We aimed to identify echocardiographic MR variables associated with 6MW in patients with non-ischemic cardiomyopathy. We used quantitative methods to measure MR changes after 6MW aerobic exercise, three times a week for six months and investigated whether exercise influences the degree of MR in these patients.


Materials and Methods

Eighty-one patients were diagnosed clinically stable, non-ischemic LV dysfunction (ejection fraction (EF) lower than 40%) and at least mild MR at İstanbul Faculty of Medicine cardiologic department between January 2017 and June 2018 and were enrolled consecutively. These patients could perform symptom-limited 6MW exercise three times a week for six months. The 12-lead electrocardiogram (ECGs) were obtained (0.5 to 150 Hz, 25 mm/sec, 10 mm/mV) and each patient had a recent normal coronary angiography. All the patients underwent a standard Doppler echocardiography examination by Vivid 7 ultrasound system [(General Electric-Vingmed, Milwaukee, WI, United States of America (USA)]. The severity of regurgitation was established by a comprehensive evaluation of color and conventional Doppler criteria. Exclusion criteria were functional MR (ischemic etiology), myocarditis, atrial fibrillation and poor acoustic window, inability to perform walk test, hypertrophic cardiomyopathy, renal impairment, significant respiratory disease, prior valvular surgery and concomitant moderate or severe valve disease. All patients were evaluated for their functional capacities, stratified by New York Heart Association (NYHA) classification and underwent echocardiography evaluation before 6MW aerobic exercise and six months after again. Pharmacologic therapy included an angiotensin-converting enzyme inhibitor in all 75, a diuretic in 69, a beta-blocker in 78 and spironolactone in 57 patients. The study was carried out in accordance with the Declaration of Helsinki. We obtained written informed consent from the patients. The ethics committee approved the study.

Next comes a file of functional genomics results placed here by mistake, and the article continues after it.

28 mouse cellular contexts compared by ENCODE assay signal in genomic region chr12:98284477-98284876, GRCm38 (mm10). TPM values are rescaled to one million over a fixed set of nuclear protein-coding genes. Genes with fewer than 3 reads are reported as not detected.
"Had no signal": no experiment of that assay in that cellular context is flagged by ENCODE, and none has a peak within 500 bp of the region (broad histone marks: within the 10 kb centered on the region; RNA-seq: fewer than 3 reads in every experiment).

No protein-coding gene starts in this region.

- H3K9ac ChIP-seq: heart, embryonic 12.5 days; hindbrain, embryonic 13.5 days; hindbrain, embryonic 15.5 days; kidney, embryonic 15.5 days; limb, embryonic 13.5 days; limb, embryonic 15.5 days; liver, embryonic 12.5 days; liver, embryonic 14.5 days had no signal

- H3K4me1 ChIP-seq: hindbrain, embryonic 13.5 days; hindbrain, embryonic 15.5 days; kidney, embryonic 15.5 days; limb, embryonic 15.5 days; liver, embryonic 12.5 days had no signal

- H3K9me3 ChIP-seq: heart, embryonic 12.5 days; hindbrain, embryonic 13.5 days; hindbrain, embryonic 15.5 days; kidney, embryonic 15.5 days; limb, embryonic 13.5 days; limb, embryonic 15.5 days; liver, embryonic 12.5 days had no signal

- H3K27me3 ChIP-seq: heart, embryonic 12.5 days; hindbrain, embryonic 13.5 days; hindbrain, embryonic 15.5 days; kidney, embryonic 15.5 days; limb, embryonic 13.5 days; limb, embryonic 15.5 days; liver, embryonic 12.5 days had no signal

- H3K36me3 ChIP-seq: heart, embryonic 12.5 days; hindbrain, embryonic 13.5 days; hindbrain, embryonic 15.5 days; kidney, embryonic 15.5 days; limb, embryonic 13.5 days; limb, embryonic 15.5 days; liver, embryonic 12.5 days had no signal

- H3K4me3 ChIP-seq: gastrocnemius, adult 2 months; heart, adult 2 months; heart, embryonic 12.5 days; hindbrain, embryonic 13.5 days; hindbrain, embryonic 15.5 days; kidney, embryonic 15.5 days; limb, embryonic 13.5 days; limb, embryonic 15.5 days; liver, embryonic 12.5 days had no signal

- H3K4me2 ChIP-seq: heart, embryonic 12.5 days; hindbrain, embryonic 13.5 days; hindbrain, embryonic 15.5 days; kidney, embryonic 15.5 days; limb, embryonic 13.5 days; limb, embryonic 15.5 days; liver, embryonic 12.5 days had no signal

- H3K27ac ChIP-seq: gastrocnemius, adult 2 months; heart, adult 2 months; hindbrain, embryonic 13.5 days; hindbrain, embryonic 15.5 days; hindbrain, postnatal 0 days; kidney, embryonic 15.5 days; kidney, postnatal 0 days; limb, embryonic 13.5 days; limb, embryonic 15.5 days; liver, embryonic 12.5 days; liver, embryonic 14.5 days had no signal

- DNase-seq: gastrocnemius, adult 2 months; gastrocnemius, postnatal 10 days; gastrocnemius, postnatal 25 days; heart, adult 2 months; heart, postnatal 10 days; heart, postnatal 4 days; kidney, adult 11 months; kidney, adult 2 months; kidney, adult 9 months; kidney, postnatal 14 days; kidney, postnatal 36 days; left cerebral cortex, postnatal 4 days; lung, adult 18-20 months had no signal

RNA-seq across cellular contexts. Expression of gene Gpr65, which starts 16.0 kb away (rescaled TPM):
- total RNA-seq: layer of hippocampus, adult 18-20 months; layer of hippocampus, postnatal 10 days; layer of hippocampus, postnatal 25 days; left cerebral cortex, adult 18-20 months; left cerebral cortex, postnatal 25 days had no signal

Echocardiographic Measurements 

Echocardiography was performed, and images were obtained with a 2.5-MHz transducer in the parasternal and apical views. All the patients underwent two-dimensional (2D), M-mode and color Doppler transthoracic echocardiography using standard views. 2D parasternal long/short-axis and apical views were performed for mitral anterior/posterior leaflets assessment, and a colored Doppler was used to assess the presence and the degree of severity of the MR. Two diameters of the mitral valve were used for the quantitative Doppler method; one measured from the parasternal long axis and the other from the apical four-chambers view. Both diameters were measured at the base of the leaflets, one frame after which begin to close after their initial opening (5). The MR quantification was performed according to the current recommendations, using both semi-quantitative and quantitative parameters (6).